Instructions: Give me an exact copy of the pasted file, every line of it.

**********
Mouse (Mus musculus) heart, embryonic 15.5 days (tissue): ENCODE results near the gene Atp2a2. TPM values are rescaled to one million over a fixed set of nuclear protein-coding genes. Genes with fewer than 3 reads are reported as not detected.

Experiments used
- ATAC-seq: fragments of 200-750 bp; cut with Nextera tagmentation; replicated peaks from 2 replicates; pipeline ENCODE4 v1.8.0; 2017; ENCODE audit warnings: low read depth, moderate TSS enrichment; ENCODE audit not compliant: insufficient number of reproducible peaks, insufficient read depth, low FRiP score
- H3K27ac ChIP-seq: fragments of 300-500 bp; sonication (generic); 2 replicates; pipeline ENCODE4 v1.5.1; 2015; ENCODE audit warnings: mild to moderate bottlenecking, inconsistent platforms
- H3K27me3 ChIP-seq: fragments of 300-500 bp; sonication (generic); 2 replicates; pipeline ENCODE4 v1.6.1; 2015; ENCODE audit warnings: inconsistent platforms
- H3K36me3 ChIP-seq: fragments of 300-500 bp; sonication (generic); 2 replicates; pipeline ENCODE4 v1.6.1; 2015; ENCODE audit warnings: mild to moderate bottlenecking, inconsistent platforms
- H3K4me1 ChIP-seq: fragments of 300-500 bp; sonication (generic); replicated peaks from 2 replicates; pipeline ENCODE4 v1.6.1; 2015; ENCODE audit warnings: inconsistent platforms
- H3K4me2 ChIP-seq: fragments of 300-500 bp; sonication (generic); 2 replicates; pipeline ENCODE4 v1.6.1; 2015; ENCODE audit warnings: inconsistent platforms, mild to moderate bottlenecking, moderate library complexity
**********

Mouse (Mus musculus) heart, embryonic 15.5 days (tissue): ENCODE results near the gene Atp2a2. TPM values are rescaled to one million over a fixed set of nuclear protein-coding genes. Genes with fewer than 3 reads are reported as not detected.

Experiments used
- ATAC-seq: fragments of 200-750 bp; cut with Nextera tagmentation; replicated peaks from 2 replicates; pipeline ENCODE4 v1.8.0; 2017; ENCODE audit warnings: low read depth, moderate TSS enrichment; ENCODE audit not compliant: insufficient number of reproducible peaks, insufficient read depth, low FRiP score
- H3K27ac ChIP-seq: fragments of 300-500 bp; sonication (generic); 2 replicates; pipeline ENCODE4 v1.5.1; 2015; ENCODE audit warnings: mild to moderate bottlenecking, inconsistent platforms
- H3K27me3 ChIP-seq: fragments of 300-500 bp; sonication (generic); 2 replicates; pipeline ENCODE4 v1.6.1; 2015; ENCODE audit warnings: inconsistent platforms
- H3K36me3 ChIP-seq: fragments of 300-500 bp; sonication (generic); 2 replicates; pipeline ENCODE4 v1.6.1; 2015; ENCODE audit warnings: mild to moderate bottlenecking, inconsistent platforms
- H3K4me1 ChIP-seq: fragments of 300-500 bp; sonication (generic); replicated peaks from 2 replicates; pipeline ENCODE4 v1.6.1; 2015; ENCODE audit warnings: inconsistent platforms
- H3K4me2 ChIP-seq: fragments of 300-500 bp; sonication (generic); 2 replicates; pipeline ENCODE4 v1.6.1; 2015; ENCODE audit warnings: inconsistent platforms, mild to moderate bottlenecking, moderate library complexity